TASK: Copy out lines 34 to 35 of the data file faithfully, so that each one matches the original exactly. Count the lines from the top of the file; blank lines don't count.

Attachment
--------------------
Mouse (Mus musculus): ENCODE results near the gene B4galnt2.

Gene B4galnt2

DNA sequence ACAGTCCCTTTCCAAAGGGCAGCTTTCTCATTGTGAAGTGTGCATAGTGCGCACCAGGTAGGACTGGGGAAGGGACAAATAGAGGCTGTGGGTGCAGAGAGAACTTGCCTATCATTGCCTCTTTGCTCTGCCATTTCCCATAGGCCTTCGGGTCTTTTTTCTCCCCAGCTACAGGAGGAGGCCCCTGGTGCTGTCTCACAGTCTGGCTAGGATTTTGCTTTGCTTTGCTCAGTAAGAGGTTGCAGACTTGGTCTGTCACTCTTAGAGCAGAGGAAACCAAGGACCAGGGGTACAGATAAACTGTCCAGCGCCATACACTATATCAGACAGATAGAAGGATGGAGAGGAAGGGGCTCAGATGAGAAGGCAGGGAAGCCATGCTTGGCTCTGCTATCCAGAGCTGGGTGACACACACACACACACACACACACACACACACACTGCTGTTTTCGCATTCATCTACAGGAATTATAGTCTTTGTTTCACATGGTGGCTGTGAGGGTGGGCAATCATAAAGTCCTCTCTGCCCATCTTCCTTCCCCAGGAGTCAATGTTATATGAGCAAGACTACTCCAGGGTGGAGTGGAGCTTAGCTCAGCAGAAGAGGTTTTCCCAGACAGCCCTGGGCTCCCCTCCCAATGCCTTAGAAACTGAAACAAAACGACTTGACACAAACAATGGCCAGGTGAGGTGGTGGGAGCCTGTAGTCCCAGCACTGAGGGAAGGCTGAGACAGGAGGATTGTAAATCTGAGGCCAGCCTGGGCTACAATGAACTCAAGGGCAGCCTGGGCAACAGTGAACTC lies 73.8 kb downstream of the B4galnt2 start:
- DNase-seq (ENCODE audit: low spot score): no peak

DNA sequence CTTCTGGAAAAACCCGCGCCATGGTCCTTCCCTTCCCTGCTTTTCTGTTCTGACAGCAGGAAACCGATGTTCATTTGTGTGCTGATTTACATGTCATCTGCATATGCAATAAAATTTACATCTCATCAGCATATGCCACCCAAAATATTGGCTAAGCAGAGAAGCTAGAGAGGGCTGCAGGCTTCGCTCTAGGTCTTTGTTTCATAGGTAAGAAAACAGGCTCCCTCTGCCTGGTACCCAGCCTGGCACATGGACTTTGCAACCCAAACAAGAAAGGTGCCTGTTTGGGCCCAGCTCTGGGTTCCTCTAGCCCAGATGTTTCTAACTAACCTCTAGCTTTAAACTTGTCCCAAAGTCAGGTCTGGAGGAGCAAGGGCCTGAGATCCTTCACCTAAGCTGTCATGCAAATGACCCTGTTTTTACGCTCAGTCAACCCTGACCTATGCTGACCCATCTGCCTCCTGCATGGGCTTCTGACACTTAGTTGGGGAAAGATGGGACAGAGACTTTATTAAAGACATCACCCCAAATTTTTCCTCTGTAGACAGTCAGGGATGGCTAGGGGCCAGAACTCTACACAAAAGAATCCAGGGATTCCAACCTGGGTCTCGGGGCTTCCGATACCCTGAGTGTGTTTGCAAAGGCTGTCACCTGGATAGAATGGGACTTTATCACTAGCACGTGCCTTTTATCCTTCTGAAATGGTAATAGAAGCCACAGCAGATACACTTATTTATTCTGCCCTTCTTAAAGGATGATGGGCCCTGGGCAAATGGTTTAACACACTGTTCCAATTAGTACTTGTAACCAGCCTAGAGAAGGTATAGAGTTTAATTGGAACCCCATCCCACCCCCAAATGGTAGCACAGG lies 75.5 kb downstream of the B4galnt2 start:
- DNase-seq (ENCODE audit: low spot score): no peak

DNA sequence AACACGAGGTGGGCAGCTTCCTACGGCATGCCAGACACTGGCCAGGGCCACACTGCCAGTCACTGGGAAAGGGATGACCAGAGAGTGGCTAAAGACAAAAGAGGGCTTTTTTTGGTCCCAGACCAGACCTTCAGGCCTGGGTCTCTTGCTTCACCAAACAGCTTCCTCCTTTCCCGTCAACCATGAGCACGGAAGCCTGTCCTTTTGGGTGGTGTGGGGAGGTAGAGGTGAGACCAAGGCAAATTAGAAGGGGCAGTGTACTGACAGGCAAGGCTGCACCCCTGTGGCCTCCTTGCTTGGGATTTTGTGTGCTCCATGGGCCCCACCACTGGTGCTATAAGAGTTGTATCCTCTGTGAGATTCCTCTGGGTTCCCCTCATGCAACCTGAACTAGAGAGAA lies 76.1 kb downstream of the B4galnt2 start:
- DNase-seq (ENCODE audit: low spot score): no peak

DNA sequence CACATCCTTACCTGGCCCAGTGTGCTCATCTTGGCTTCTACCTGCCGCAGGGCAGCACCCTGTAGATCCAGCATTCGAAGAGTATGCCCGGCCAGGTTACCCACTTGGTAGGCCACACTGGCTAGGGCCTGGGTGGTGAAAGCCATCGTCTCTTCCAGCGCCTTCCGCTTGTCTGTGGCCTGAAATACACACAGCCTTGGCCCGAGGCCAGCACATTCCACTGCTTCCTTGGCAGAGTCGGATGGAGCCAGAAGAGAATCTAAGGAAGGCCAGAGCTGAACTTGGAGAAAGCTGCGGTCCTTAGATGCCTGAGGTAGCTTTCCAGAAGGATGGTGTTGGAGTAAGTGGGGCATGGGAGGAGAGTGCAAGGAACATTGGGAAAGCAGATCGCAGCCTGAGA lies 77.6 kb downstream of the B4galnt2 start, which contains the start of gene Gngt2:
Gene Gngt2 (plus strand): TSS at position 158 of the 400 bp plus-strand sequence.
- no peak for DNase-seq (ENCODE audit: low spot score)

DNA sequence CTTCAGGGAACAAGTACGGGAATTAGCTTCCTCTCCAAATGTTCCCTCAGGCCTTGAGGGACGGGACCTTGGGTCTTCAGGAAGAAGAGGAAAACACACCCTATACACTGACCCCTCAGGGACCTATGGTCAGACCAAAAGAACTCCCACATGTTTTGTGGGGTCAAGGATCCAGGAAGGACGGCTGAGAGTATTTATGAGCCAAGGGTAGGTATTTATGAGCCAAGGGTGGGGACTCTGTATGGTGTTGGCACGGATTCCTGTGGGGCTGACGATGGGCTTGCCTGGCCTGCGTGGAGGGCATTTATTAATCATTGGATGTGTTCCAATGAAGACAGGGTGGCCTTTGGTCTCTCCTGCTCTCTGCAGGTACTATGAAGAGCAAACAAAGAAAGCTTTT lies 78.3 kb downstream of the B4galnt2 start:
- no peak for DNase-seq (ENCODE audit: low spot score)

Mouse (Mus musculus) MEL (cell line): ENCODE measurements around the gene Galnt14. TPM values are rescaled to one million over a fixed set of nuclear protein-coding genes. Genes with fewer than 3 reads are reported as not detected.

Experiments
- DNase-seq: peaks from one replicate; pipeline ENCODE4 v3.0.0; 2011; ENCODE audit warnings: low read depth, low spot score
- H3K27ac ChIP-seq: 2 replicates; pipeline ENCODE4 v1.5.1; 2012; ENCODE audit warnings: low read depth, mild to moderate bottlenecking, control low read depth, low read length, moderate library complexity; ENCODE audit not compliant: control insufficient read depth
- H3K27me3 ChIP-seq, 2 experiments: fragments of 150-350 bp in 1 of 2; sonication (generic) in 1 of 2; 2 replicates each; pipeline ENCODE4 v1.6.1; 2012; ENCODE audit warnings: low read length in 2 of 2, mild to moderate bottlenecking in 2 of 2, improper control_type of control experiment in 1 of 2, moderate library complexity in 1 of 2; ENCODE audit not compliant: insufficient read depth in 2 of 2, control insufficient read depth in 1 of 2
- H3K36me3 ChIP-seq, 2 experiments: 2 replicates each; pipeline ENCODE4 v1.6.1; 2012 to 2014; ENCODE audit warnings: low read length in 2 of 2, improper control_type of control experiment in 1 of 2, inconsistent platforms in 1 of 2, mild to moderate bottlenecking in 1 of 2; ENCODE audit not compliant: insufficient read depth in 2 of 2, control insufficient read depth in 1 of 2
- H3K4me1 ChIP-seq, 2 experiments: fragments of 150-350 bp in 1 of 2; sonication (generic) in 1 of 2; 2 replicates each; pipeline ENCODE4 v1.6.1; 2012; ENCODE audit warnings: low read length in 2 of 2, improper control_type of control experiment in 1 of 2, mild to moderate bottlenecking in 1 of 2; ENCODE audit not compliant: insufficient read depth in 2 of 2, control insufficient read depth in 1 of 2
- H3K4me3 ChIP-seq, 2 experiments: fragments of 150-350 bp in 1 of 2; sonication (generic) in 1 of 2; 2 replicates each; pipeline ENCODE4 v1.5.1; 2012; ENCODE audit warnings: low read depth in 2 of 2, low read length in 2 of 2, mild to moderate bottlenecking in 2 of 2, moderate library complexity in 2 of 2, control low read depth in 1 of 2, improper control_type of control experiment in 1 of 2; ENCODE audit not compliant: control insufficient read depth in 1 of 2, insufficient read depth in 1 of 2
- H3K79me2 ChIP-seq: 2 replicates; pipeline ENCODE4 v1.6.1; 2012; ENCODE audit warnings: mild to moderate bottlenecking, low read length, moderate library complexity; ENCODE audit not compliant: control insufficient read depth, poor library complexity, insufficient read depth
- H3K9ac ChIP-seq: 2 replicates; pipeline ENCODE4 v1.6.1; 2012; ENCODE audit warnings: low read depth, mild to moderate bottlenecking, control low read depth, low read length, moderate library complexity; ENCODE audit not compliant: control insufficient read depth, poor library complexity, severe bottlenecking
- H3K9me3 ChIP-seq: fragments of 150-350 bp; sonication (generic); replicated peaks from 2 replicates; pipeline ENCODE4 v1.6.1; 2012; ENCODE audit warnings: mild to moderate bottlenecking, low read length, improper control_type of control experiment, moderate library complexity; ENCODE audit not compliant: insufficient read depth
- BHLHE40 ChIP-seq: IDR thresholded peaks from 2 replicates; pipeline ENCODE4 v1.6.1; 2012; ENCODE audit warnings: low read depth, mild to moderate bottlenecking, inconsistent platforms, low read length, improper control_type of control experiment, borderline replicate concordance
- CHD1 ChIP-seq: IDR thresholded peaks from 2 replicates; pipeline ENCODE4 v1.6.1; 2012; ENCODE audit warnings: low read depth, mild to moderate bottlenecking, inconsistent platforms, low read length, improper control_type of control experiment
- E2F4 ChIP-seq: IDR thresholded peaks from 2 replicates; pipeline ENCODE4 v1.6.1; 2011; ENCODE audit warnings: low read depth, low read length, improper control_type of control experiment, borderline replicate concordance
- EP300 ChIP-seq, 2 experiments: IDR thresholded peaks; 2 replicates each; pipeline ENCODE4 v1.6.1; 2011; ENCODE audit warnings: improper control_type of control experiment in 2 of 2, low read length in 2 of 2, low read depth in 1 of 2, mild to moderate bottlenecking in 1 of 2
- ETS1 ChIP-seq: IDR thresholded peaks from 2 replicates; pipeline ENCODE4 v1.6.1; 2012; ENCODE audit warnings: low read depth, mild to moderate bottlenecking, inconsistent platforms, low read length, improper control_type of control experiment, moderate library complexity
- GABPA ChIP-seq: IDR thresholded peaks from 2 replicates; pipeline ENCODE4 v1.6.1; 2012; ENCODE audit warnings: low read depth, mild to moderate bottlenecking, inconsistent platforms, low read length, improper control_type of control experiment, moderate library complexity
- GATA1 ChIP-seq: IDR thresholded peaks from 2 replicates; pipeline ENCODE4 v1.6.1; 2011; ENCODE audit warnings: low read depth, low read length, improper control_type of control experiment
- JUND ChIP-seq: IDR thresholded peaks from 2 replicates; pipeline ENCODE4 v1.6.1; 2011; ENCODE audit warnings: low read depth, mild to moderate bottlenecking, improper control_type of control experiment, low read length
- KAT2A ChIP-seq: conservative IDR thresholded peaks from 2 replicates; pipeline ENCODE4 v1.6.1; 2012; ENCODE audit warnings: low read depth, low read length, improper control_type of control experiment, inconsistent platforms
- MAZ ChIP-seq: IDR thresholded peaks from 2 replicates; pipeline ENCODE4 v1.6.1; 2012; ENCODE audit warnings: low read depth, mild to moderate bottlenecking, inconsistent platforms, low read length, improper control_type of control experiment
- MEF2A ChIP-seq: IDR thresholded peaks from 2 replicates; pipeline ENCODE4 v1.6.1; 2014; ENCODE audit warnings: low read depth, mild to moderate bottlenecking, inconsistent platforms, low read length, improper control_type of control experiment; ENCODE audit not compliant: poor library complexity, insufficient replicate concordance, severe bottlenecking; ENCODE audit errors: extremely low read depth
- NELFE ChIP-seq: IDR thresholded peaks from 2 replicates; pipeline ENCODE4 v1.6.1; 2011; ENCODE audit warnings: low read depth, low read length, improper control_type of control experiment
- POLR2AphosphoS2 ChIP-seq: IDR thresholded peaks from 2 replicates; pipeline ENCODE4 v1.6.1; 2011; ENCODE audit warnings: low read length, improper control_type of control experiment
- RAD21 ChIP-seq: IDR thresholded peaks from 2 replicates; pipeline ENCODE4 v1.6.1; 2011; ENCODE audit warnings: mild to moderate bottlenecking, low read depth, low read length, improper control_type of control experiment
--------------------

- MAZ ChIP-seq: IDR thresholded peaks from 2 replicates; pipeline ENCODE4 v1.6.1; 2012; ENCODE audit warnings: low read depth, mild to moderate bottlenecking, inconsistent platforms, low read length, improper control_type of control experiment
- MEF2A ChIP-seq: IDR thresholded peaks from 2 replicates; pipeline ENCODE4 v1.6.1; 2014; ENCODE audit warnings: low read depth, mild to moderate bottlenecking, inconsistent platforms, low read length, improper control_type of control experiment; ENCODE audit not compliant: poor library complexity, insufficient replicate concordance, severe bottlenecking; ENCODE audit errors: extremely low read depth